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Author Topic: What changes to make?  (Read 2110 times)

Jim McKeveny

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What changes to make?
« on: May 04, 2012, 07:18:30 am »

Excuse the generalized nature of these questions: With a top-tier touring system flown in a venue, you learn through measurement that there is a godawful broadband rt60.What to do with the time & energy & frequency manipulation tools on hand, and in what order, to mitigate? Or has measurement only confirmed that it will be a long night for the FOH mixer?
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Timo Beckman

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Re: What changes to make?
« Reply #1 on: May 04, 2012, 08:11:07 am »

Excuse the generalized nature of these questions: With a top-tier touring system flown in a venue, you learn through measurement that there is a godawful broadband rt60.What to do with the time & energy & frequency manipulation tools on hand, and in what order, to mitigate? Or has measurement only confirmed that it will be a long night for the FOH mixer?

Probably a long night for sure .
You might want to buy the book by Bob mcCarthy and start reading and put the info to good use .
Specialy the info on array's and directionality when combining systems
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Jay Barracato

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Re: What changes to make?
« Reply #2 on: May 04, 2012, 10:45:10 am »

Excuse the generalized nature of these questions: With a top-tier touring system flown in a venue, you learn through measurement that there is a godawful broadband rt60.What to do with the time & energy & frequency manipulation tools on hand, and in what order, to mitigate? Or has measurement only confirmed that it will be a long night for the FOH mixer?

Make sure the system is pointed at where the people will be? Hope the show sold enough tickets to have enough people there to absorb a majority of that energy?
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Jay Barracato

Ivan Beaver

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Re: What changes to make?
« Reply #3 on: May 04, 2012, 07:25:06 pm »

Excuse the generalized nature of these questions: With a top-tier touring system flown in a venue, you learn through measurement that there is a godawful broadband rt60.What to do with the time & energy & frequency manipulation tools on hand, and in what order, to mitigate? Or has measurement only confirmed that it will be a long night for the FOH mixer?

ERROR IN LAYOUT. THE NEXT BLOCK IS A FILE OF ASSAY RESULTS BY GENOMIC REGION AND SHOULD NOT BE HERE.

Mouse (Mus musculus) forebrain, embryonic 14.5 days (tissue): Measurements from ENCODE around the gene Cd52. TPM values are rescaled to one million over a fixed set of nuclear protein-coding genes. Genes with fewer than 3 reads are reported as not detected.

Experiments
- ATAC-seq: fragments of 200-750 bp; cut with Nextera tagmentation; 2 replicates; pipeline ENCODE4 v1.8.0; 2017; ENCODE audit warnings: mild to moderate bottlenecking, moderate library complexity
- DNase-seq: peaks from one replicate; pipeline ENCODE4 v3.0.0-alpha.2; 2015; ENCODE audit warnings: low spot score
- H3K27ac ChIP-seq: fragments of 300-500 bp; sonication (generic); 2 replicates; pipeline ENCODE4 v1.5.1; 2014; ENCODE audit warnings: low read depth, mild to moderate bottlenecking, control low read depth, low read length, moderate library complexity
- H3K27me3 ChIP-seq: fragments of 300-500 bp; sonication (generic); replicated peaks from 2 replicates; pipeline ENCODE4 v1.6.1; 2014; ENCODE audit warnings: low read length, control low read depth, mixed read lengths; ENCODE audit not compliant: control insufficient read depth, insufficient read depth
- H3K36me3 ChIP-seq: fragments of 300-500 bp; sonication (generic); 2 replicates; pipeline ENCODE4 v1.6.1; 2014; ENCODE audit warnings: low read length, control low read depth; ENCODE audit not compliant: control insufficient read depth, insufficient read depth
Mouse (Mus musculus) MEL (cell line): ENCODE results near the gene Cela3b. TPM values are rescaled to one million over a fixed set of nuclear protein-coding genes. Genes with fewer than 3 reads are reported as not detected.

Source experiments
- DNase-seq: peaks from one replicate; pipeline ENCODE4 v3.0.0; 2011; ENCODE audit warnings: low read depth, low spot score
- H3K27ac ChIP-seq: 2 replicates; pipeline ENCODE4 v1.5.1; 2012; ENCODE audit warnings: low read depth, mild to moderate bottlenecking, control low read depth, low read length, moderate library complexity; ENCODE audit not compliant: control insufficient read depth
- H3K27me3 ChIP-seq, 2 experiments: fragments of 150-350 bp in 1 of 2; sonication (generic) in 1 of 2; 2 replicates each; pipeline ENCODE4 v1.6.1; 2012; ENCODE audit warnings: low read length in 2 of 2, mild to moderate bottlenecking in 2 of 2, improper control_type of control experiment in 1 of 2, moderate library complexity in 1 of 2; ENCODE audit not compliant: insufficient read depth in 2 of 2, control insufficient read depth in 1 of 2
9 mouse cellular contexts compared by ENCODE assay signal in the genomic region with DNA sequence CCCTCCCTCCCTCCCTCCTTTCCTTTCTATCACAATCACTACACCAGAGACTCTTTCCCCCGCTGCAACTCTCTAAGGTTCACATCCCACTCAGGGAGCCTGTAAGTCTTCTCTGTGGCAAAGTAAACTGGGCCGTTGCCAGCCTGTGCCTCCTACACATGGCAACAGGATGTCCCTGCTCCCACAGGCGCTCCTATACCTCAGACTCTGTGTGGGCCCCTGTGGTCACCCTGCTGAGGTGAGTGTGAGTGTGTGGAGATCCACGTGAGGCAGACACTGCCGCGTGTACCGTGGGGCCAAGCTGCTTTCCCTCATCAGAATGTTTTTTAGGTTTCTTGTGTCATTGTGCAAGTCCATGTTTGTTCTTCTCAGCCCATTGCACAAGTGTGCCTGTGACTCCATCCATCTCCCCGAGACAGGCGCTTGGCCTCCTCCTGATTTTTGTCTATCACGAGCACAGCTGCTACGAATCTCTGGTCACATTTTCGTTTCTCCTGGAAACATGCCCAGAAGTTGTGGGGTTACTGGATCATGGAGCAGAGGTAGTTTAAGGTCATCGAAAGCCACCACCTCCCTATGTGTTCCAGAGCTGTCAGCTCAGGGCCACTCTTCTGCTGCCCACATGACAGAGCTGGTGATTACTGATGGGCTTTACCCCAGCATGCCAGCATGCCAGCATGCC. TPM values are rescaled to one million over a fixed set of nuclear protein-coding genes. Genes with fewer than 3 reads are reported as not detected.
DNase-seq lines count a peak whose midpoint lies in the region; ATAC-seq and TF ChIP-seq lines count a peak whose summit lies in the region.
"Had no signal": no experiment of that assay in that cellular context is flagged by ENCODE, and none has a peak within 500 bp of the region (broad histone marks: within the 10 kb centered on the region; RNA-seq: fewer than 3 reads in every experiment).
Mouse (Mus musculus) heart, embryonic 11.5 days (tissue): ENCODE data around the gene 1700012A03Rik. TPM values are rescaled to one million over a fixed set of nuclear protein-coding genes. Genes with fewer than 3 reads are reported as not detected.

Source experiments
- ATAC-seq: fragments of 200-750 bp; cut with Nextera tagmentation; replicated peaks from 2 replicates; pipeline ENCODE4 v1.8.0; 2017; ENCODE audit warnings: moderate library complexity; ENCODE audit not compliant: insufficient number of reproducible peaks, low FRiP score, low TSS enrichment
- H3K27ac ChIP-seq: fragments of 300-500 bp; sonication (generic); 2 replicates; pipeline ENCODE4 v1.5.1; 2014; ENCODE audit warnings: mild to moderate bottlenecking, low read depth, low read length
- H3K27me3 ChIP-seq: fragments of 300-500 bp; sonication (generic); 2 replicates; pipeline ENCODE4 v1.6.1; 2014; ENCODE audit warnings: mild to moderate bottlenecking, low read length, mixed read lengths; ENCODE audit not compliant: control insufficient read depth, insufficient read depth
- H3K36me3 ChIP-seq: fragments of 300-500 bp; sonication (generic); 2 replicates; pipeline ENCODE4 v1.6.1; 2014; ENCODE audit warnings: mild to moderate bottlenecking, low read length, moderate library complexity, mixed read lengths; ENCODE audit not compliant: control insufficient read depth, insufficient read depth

This is a VERY difficult question to answer-without knowing any specifics-such the actual system-where/how it is flown-the seating area of interest and so forth.

Without knowing that-I would assume that there is a good enough measurement sytem to be be able to measure the actual response at the seats.  This includes the front row-the very top row- and everything in between.

Depending on the system there may be (or may not be) some adjustments you can make to get more energy to the audience (energy steering/shading etc).  Or maybe the array needs to be rehung (height or spacing etc).

But once you start screwing around with the "timing" you may be fixing some areas in the setaing area-but make other areas worse.  That is what the measurements are for.  It is real easy to make spot "right".  The hard part is making all the seats "right" or at least- good or the same.  Often it is not so much about a "reat response" but a "same" response for all the seats.  That way when the FOH guy makes a change on the console-everybody hears it the same way.

So let's assume that you have done everything possible (with either the tools available-or the skill of the system "tuner") to "aim" the sound towards the audience and not into the rest of the venue.  Part of the issue is not having a good understanding of what is happening ACOUSTICALLY between the interaction of more than one loudspeaker.  Without that understanding-knowing what to adjust is pretty hard.  Sometimes this interaction can be a good thing-other times NOT a good thing.  It depnds on a lot of variables-freq-pattern-spacing-arrival time etc.

This is where an RTA is actually a good tool to use.  First get a QUIET room.  Put in some pink noise to a good healthy level and then mute the noise.  Watch the RTA as it settles down.  Be sure to use as fast a decay as possible.    You will notice that some freq will die down slower than others.  If you put a dip on the house eq to reduce the level that is generated at those freq then the decay will be more "even".

YES this method has some issues.  First of all-the reverb time/freq will change once the audience gets in.  Yes you will end up putting a notch in the response, but since the room has a bit of "gain" or apparent gain at those freq, the reduction is not easily noticed.

Of course this will not fix the problem-but it can (in some cases) reduce the effects of the problem.  Ie make it less "annoying".

As usual the corerct answer is "it depends".
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A complex question is easily answered by a simple-easy to understand WRONG answer!

Ivan Beaver
Danley Sound Labs

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Re: What changes to make?
« Reply #3 on: May 04, 2012, 07:25:06 pm »


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